Key players

Published : Sep 24, 2010 00:00 IST

The hard-liner Syed Ali Shah Geelani is calling the shots in the current agitation, assisted by Massarat Alam and Asiya Andrabi.

in Srinagar

THE political unrest in Kashmir has completed three months with no end in sight. It is essentially fuelled by secessionist sentiment, and the command and control is generally with the youth who are not organised at the macro level but surely at the micro level. The protest calendars are framed by the hard-line separatist leader Syed Ali Shah Geelani, who heads one faction of the All-Parties Hurriyat Conference (APHC). Geelani emerged as the strong voice of the current agitation along with Massarat Alam Bhat and Asiya Andrabi. Massarat Alam has gone underground and Asiya was arrested on August 28.


The 81-year-old Geelani is seen as an icon of the freedom struggle by most young people in Kashmir. Notwithstanding his hard-line pro-Pakistan views and uncompromising stand on the Kashmir issue, he consolidated the pro-freedom sentiment that was revived after the killing of a teenager, Tufail Mattoo, on June 11. The civilian toll has now gone up to 65. With resentment brewing among a section of Kashmiris over prolonged strikes resulting in closures of businesses and educational institutions, people in general still adhere to Geelani's calendars in letter and spirit. People open and close the markets as he directs. It is Geelani who calls the shots in the Kashmir valley.

The government has lost control over the affairs of the State, and moderates in the separatist camp do not dare challenge Geelani's writ. Insiders say that he might have given a second thought to the strike programme, which has brought life in Kashmir to a grinding halt for three months now. But he is under tremendous pressure from his men, notably Massarat Alam, not to dilute the strong anti-India movement. He was accused of a sell-out in the 2008 agitation, which was called off after the Amarnath land issue was settled.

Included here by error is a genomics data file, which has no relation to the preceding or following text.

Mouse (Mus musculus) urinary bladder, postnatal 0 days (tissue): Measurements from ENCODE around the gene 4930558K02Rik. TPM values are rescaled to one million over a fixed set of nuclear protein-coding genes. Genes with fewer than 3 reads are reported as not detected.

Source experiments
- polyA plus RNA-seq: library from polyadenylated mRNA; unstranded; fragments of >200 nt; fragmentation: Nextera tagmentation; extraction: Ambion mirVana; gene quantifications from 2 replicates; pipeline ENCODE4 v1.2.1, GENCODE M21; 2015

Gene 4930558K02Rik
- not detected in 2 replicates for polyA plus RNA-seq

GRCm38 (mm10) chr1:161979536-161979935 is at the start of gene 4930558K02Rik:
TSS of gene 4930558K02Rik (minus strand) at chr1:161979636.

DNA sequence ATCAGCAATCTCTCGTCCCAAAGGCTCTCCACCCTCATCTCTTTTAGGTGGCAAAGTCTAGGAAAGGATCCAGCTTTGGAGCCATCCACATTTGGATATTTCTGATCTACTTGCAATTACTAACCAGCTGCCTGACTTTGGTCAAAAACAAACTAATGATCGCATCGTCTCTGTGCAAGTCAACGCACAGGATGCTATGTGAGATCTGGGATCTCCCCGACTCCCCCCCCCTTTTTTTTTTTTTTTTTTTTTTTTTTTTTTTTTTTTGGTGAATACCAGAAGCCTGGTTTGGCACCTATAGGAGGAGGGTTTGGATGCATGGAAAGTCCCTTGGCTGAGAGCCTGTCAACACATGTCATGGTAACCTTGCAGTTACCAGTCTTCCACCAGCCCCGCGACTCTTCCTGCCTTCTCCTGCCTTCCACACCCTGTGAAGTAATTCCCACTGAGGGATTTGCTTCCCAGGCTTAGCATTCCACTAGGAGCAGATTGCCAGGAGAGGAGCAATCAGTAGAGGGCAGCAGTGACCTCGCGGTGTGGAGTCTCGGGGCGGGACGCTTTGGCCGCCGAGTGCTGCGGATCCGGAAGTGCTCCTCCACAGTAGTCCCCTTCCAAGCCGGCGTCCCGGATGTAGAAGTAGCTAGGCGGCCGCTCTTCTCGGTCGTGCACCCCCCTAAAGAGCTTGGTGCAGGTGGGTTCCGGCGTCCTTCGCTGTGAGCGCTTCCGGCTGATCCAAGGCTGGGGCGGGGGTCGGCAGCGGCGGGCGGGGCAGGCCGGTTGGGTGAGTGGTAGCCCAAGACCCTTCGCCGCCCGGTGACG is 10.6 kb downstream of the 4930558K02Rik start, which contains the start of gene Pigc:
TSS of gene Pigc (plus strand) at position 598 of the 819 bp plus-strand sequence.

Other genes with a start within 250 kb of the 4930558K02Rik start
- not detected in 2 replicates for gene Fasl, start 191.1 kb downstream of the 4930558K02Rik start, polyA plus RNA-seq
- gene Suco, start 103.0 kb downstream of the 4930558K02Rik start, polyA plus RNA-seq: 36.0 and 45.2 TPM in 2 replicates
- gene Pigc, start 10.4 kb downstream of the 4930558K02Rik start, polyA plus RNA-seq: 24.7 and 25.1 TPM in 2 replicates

Geelani is known for his pro-Pakistan stand and has been in the news with his glorification of militant activities. He even took on his parent organisation, the Jamaat-e-Islami, which was in favour of toeing a moderate line. He floated the Tehreek-e-Hurriyat after the Hurriyat Conference split in 2003. When the moderate faction of the Hurriyat Conference, led by Mirwaiz Umar Farooq, entered into a dialogue process with New Delhi in 2004, Geelani dismissed it as a futile exercise, thus further consolidating the anti-India sentiment on the ground.

His stand was vindicated as nothing came out of the talks, mainly owing to the rigidity on New Delhi's part. Meanwhile, in Kashmir, Geelani dominated the secessionist camp, with people hailing him as a leader with consistency. His position was strengthened to the extent that Chief Minister Omar Abdullah sent a close aide to him, while he was in jail, to buy peace during the current phase of the agitation. Even the national TV channels were forced to give prominence to his appeal for peaceful agitation.

In fact, Geelani's political career has been a mixture of everything. After his early, though brief, association with the National Conference (N.C.), he devoted himself to the Jamaat-e-Islami and played an important role in furthering its education agenda. He fought elections and was a member of the State Assembly for three terms. Though he now denounces the Assembly as the meeting place of Indian agents, his party chose the path of electoral politics way back in 1972 when the N.C. was fighting for a plebiscite. Even in 1989, when militancy first erupted in Kashmir, the Jamaat-e-Islami initially distanced itself from the new strategy to throw India out. But it was forced to own it with the floating of Hizbul Mujahideen, which is the only indigenous militant outfit still operating in Kashmir. The Jamaat made the shift under pressure from its cadre for fear of losing political power to the Jammu and Kashmir Liberation Front, which has a secular orientation.